On Sunday, Andrea Seccafien ran a Canadian half-marathon record of 1:09:38 at the Marugame Half-Marathon in Japan. Her time broke the record set by Natasha Wodak in Houston only two weeks ago at 1:09:41.
Seccafien’s moved around a lot in the last five years. She graduated from the University of Guelph in 2013, unsure about the future of her running career. She moved to Toronto in 2015 and joined Ross Ristuccia and Terry Radchenko, who both coached for the University of Toronto Track Club. From there, she would go on to qualify for her first Olympic team in 2016 in the 5,000m.
Seccafien continued to train in Toronto through the 2017 season, and following the World Championships made the move to Australia, where she joined the Melbourne Track Club (one of the most successful clubs in the world) and seriously upped her game. The runner made the 2019 World Championship 5,000m final, placing 13th and running sub-15 for the first time in her career. Her goal for 2020 is to make the Olympics in the 10,000m, a new event for her, and better her position from the 2019 World Championships. “Living in Toronto was only two and a half years ago but it feels like a lifetime,” Seccafien says. “Back then I never would’ve thought that the half-marathon was the record I would’ve broken. Then I was sure that the 5K was my maximum distance.”
The half-marathon was step one in that process of moving to the 10,000m. Seccafien explains that Australia doesn’t have indoor tracks (because it’s way too hot) and she doesn’t like running their outdoor season, so she opted for the roads for winter racing. “The goal was to run 3:18 kilometers–based on training I figured that was possible. That would’ve seen me run a 1:09:30. I thought worst case I’d run a 1:09:59.”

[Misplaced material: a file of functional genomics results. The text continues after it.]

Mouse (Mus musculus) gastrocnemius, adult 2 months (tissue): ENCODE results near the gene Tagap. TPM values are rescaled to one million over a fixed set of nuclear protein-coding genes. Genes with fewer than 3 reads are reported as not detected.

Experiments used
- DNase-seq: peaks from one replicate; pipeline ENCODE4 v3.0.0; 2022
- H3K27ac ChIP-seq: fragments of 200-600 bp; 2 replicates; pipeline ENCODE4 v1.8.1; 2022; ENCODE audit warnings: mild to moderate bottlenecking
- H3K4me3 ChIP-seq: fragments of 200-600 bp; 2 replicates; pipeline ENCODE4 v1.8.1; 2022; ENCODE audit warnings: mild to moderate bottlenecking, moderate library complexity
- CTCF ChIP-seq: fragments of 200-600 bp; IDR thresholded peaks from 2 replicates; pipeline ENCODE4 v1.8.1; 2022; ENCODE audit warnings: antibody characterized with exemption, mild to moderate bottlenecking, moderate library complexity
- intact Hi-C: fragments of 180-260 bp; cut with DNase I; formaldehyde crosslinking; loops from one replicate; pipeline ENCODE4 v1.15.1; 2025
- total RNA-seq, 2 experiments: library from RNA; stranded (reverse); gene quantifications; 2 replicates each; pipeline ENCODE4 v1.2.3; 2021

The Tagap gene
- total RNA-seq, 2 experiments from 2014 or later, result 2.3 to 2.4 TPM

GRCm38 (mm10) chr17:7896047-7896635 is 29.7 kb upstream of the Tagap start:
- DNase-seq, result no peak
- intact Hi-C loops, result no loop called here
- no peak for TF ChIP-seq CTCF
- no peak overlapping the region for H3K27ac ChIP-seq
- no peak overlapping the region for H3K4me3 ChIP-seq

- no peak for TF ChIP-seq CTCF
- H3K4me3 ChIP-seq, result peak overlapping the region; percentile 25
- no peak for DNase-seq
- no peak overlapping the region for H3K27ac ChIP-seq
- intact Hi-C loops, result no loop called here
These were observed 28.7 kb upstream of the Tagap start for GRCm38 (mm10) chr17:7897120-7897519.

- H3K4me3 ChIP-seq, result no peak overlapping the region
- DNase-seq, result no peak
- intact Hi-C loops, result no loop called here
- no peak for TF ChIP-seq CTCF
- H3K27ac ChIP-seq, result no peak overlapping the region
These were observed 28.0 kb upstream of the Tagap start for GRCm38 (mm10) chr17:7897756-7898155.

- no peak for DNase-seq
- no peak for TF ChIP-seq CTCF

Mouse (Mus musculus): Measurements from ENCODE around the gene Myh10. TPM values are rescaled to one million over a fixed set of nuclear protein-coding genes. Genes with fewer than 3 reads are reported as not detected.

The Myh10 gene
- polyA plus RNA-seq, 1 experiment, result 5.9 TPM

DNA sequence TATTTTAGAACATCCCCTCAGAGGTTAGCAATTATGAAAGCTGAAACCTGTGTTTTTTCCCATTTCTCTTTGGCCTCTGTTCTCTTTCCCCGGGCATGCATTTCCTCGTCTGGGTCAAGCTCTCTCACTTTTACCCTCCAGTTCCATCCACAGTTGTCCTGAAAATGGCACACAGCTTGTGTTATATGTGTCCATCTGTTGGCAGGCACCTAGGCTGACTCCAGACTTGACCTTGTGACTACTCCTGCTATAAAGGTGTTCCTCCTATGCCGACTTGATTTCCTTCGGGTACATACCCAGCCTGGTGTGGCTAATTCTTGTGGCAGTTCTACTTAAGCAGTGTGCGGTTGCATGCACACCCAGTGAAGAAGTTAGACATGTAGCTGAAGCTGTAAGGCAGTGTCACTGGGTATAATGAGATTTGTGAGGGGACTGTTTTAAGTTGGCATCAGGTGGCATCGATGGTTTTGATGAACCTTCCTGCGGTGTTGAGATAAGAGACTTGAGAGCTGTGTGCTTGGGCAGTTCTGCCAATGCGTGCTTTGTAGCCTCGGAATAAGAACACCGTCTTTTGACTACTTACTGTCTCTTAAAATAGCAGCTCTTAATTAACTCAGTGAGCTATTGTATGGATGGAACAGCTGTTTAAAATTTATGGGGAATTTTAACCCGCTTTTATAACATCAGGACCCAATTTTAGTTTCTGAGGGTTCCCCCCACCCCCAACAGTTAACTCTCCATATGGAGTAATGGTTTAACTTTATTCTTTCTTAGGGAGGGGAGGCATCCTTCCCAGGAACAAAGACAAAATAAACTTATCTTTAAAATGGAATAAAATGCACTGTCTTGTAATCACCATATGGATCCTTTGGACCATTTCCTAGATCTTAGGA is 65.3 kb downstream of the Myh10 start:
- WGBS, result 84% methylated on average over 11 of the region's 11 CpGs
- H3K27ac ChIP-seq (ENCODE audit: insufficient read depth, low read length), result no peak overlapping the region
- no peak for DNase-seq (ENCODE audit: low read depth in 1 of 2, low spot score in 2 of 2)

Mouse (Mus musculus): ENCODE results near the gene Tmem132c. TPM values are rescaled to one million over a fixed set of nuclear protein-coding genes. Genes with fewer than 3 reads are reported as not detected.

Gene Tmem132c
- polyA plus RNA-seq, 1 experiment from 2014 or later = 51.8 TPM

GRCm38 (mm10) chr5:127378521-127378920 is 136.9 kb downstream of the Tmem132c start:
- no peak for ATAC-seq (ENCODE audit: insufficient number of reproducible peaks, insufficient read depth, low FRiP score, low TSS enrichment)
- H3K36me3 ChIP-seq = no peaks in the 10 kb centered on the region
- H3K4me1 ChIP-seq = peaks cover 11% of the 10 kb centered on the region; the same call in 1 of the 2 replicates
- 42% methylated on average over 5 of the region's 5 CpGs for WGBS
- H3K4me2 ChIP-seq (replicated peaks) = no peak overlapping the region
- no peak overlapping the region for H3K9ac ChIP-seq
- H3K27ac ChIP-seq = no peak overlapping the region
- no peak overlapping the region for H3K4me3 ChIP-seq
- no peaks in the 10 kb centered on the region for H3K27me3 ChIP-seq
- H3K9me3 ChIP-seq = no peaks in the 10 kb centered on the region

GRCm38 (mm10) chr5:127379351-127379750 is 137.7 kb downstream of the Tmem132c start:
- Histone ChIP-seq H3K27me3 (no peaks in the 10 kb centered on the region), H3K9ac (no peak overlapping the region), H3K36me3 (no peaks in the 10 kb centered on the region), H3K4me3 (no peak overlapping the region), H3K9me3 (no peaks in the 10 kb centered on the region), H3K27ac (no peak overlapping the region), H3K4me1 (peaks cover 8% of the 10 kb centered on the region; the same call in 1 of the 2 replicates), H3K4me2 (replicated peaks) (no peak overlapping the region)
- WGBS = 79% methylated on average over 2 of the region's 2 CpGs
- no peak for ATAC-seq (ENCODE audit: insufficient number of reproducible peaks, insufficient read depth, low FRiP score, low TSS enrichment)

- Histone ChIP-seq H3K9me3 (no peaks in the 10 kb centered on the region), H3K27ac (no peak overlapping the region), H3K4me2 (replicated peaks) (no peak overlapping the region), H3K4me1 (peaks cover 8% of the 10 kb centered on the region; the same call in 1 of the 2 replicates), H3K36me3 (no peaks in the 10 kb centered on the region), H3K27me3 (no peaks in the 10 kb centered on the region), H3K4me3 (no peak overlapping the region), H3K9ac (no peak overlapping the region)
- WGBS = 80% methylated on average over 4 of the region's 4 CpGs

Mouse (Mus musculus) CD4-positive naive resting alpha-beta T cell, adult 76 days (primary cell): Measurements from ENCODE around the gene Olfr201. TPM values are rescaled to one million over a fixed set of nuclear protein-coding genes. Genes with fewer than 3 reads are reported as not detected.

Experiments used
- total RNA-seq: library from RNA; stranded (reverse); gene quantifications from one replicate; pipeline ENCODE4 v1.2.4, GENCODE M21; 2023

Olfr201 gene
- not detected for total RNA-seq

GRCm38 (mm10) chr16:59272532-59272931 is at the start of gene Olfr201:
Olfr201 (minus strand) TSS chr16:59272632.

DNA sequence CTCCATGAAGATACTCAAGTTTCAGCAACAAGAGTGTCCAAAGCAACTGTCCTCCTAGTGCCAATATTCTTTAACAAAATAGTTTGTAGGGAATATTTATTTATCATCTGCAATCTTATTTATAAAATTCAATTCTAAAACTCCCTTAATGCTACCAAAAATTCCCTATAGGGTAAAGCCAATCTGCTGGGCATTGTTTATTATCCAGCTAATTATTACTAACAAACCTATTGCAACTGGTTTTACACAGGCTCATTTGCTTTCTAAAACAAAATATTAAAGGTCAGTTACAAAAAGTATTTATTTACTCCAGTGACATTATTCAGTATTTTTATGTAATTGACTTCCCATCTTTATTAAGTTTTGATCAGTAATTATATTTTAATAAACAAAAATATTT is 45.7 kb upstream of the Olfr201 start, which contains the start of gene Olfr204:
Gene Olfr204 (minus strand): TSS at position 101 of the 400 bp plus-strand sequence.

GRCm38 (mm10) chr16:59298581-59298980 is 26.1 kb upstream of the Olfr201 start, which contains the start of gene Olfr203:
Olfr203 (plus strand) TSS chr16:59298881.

The Olympic standard in the 10,000m is steep. Runners need a 31:25.00 to (nearly) guarantee their spot on the start line. To put that time into perspective, it would be a Canadian record. But Seccafien thinks she can do it. “The 5,000m is too crazy. You have to be able to run a 3:59 1,500m to even be competitive, and I can’t do that. So I’m moving to the 10,000m. I’m going to run at Payton Jordan this April and hopefully qualify there.”
But Seccafien’s distance increase isn’t stopping at the 10K. She says she wants to move to the marathon in 2021. “I think I’ll be done with the track after the next World Championships, but sometimes I change my mind. I’m really fickle about it. I’ll do a half-marathon style workout and think, ‘man that sucked’.”
The Canadian women’s marathon scene is on fire and Seccafien will be an interesting addition. When asked if she was surprised about Malindi Elmore’s huge Canadian marathon record, she said no. “Malindi’s just a really good runner, like a 4:02 1,500m [Elmore’s track PB] is really fast. So I’m not shocked that she was able to also run a great marathon.”
Age is just a number
Another reason that Seccafien wasn’t shocked by Elmore’s performance is because she trains with Sinead Diver, a 2:24 marathon who happens to be in her forties. “Sinead is kind of my hero. She only started running eight years ago. She’s got a job and two awesome kids and a house. She’s such a normal person who also runs really fast. She’s serious, too–she comes to practice and gets the work done and never complains. Malindi sounds similar–I think it’s a special kind of person who can do what they’re doing.”
As for coming home to Canada, Seccafien has no plans. “It all depends where Jamie [her fiance] gets a job and what I end up doing post-running. Right now the plan is law school.”
But for now, she’s focused on training. Up next for Seccafien are the World Half-Marathon Championships in Poland in March.